Rose Glass masterfully intertwines the danger and threat of Lou’s family with the ongoing love story, adding heft and stakes to the narrative. The pace rapidly picks up in the second half once bodies begin to pile up and our two lovers find themselves escaping Lou Sr. Just like in the romance between Lou and Jackie, Glass does not shy away from being graphic in the violence. This is a bloody movie. Each punch has a hefty toll—broken teeth, limbs, what have you. The film has a darkly comic tone to its over-the-top action, but the director walks the fine line between parody and self-seriousness with finesse. 

In fact, Rose Glass balances a variety of tones with ease and it all meshes well. Love Lies Bleeding is funny, romantic, sad, and surreal, and you never once feel whiplash from the shifting tones. That being said, the one thing I struggled with was when Glass ventured into surrealism, especially in the ending. I didn’t mind the small flourishes of absurdity and horror, but the swing-for-the-fences ending (a truly admirable attempt) felt misplaced and I would’ve preferred a more grounded and, perhaps, bleaker ending. However, I will always like a movie more when a director takes chances rather than playing it safe, and Glass is someone who isn’t afraid to make bold decisions. 

Lou Sr. (Ed Harris), smoking a cigarette, aims his gun in the distance and is about to shoot in Love Lies Bleeding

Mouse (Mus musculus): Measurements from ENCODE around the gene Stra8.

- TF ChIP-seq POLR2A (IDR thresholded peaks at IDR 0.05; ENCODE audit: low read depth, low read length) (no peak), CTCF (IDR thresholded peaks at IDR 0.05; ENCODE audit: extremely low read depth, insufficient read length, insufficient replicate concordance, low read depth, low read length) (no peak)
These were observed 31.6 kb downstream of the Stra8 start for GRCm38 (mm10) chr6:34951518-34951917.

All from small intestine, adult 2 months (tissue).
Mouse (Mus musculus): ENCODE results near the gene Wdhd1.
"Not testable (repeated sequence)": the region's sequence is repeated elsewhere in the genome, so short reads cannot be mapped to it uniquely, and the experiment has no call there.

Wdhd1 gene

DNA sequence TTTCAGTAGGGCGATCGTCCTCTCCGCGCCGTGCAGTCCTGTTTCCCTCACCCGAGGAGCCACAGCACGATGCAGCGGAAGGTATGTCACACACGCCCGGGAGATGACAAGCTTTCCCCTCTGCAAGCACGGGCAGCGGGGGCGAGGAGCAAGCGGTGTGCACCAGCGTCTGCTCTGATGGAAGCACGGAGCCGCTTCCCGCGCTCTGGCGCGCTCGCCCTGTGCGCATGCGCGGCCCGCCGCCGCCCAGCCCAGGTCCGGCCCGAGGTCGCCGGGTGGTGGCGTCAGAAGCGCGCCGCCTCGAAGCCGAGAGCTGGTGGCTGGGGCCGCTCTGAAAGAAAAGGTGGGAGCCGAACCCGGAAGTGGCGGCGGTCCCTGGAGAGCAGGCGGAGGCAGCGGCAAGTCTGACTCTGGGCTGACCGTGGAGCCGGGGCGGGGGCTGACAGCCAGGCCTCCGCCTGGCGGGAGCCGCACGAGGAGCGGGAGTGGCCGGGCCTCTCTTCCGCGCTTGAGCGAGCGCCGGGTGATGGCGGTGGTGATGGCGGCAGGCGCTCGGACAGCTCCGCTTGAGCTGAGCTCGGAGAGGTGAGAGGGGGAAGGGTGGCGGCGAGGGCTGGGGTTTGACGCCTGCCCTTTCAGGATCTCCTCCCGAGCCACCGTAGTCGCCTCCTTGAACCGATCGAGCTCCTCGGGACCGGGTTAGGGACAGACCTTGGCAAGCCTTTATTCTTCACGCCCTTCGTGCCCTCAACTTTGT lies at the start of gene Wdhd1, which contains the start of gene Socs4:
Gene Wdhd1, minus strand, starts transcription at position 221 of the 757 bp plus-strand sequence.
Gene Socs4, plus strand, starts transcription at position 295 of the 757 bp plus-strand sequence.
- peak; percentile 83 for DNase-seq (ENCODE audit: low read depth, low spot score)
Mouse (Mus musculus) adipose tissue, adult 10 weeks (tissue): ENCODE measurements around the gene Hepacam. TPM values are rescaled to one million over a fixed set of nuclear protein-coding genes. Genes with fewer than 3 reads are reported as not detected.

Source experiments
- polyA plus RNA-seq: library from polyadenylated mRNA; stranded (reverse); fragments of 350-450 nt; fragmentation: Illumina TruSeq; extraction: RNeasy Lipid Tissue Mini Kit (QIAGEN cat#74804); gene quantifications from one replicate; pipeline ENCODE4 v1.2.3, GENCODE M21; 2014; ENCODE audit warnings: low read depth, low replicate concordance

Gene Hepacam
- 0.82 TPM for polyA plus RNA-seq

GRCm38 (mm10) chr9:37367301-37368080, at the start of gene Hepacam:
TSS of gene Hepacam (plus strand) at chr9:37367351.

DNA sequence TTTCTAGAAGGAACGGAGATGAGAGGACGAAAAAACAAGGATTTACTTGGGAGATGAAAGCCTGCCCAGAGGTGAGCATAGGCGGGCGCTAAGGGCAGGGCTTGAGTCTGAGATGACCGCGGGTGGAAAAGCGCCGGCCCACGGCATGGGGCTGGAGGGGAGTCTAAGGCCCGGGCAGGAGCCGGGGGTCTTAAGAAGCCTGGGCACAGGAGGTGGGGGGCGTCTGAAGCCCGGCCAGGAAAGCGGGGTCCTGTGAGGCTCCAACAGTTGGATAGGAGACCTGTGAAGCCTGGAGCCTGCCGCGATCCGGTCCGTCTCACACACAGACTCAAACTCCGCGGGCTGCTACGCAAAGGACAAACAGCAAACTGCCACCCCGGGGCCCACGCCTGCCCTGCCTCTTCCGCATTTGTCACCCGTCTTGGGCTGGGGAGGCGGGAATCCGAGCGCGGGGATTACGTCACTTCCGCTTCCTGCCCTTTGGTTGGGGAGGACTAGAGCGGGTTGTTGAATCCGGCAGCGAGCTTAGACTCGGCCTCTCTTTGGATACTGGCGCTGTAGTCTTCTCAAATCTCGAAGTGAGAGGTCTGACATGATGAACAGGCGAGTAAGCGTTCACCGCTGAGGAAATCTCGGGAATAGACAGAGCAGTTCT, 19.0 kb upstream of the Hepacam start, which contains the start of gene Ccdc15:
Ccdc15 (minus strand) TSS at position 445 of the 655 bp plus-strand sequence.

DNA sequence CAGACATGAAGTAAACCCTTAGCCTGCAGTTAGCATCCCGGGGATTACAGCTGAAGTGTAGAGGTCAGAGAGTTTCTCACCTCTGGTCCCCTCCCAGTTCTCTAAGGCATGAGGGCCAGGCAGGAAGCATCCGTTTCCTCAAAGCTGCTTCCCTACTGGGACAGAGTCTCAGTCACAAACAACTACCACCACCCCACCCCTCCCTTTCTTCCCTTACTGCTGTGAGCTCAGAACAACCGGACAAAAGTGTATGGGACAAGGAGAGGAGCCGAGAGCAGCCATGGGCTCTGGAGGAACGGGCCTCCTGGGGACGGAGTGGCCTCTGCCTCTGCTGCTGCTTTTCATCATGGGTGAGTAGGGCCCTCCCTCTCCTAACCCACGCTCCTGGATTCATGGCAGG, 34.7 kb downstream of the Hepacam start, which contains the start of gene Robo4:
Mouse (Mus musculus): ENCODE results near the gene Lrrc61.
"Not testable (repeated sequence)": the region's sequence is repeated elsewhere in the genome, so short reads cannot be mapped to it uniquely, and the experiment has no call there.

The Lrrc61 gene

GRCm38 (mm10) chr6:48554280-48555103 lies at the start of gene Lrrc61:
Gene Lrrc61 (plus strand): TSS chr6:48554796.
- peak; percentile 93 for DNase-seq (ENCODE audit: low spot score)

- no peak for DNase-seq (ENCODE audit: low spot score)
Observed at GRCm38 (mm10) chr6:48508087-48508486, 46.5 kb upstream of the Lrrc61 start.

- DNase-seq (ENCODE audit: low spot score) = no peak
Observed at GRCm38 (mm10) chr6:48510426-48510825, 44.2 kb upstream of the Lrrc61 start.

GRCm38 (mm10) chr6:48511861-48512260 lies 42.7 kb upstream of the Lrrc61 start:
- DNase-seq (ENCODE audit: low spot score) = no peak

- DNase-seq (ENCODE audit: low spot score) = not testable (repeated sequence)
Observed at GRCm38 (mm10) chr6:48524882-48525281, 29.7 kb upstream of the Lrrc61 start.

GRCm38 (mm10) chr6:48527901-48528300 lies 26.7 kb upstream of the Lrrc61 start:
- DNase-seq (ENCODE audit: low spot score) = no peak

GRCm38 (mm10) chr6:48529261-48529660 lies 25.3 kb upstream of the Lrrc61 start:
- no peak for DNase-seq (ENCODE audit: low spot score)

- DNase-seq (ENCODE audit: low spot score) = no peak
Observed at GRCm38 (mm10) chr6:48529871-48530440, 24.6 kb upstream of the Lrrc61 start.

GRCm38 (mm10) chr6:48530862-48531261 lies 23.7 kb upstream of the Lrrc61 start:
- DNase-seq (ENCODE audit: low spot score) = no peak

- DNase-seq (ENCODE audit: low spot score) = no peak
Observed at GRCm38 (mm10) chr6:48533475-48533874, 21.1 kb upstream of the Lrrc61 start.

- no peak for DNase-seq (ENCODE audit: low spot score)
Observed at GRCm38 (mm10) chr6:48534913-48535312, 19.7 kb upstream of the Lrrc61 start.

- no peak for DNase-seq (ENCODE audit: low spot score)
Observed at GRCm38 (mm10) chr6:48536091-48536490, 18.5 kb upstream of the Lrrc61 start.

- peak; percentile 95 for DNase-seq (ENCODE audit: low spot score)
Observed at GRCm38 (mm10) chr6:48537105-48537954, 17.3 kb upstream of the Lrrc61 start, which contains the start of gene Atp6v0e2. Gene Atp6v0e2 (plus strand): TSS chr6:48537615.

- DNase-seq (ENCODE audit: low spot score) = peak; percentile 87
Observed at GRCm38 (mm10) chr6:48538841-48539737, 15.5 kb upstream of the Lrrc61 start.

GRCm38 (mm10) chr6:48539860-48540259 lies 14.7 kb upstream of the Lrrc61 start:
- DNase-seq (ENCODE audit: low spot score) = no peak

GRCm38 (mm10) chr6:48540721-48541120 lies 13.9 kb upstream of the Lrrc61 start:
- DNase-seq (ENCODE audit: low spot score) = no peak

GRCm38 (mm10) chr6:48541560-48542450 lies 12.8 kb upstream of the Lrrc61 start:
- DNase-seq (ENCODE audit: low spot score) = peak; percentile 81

Ed Harris steals the show as Lou’s father in Love Lies Bleeding. Photos Courtesy of A24.

Two things that always work throughout Love Lies Bleeding are the central performances of Kristen Stewart and Katy O’Brian. By now, everyone knows Stewart is one of the most talented actresses working and is far from being just the girl from Twilight. She excels in the serious and romantic scenes—as we’ve seen her in recent times—but I found her comedic timing and reactions to be quite funny. I never thought of Stewart as someone who can convincingly do comedy, but I’d love her to explore her funny side more. O’Brian is a revelation in a breakthrough role. Not only is she confident and comfortable as an actor, but her extremely muscular build serves as a special effect, akin to Zac Efron in The Iron Claw. I’m excited to see what O’Brian does next and hope it’s as intriguing and bold as this feature.

Harris is having the time of his life playing the insect-eating, villainous father and is donning a ridiculous wig that I could not get enough of. He is quite menacing in this role, almost like an evil(er) version of his Truman Show character. The one casting choice that doesn’t work is Dave Franco as Lou’s abusive brother-in-law. He doesn’t have much screen time, but I felt he’s miscast as a dirtbag. 

Even if all the choices Rose Glass makes in Love Lies Bleeding don’t work, I left this movie incredibly excited about this new crop of filmmakers. We’ve seen and have lauded what Peele, Gerwig, and Chazelle can do with big scales, but we need to do the same for Glass. Her sophomore feature is ferocious, fierce, and daring and I know everything she does going forward will be that and much more. This is a gnarly film and missing it would be a total sucker punch. 

Written by Aqib Rasheed

AQIB RASHEED is a staff writer at Film Obsessive. Member of the Chicago Indie Critics and served as the Resident Film Critic for the Loyola Phoenix from 2021-2022. An admirer of movies, old and new, from all over the world. President of the Al Pacino and David Fincher fan clubs.